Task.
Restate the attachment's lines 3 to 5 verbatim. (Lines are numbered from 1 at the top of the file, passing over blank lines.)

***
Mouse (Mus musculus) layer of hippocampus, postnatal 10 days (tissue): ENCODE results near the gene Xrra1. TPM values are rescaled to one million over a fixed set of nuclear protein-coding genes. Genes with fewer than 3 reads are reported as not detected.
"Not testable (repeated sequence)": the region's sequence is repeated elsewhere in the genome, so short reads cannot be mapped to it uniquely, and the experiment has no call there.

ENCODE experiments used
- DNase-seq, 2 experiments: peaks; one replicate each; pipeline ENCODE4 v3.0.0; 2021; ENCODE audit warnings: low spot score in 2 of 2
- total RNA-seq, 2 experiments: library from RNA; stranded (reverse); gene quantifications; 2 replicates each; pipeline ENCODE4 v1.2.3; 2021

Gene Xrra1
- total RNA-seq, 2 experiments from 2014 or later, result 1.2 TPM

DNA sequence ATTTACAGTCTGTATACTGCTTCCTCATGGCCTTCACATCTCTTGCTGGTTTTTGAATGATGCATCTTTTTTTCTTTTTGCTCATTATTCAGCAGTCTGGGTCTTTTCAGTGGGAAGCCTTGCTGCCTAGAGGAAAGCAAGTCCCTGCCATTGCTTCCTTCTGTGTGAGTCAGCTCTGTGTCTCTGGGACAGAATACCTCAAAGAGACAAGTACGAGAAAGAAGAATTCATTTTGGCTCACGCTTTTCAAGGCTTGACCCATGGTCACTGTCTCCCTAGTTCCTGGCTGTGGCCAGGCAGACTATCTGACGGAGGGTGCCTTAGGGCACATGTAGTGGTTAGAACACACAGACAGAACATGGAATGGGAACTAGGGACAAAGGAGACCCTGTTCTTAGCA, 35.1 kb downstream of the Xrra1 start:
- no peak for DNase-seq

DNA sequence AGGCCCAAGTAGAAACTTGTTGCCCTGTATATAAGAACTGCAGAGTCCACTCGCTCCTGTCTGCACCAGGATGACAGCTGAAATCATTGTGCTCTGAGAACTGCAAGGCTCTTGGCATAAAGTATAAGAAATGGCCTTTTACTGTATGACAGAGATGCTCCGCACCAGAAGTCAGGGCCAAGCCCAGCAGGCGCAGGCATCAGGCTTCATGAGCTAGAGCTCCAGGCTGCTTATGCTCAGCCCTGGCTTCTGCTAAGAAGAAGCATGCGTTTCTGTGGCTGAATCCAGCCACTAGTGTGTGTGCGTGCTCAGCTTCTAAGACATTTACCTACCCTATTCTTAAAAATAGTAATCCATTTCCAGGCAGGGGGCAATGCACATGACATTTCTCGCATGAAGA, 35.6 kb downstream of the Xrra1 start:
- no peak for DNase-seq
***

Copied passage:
ENCODE experiments used
- DNase-seq, 2 experiments: peaks; one replicate each; pipeline ENCODE4 v3.0.0; 2021; ENCODE audit warnings: low spot score in 2 of 2
- total RNA-seq, 2 experiments: library from RNA; stranded (reverse); gene quantifications; 2 replicates each; pipeline ENCODE4 v1.2.3; 2021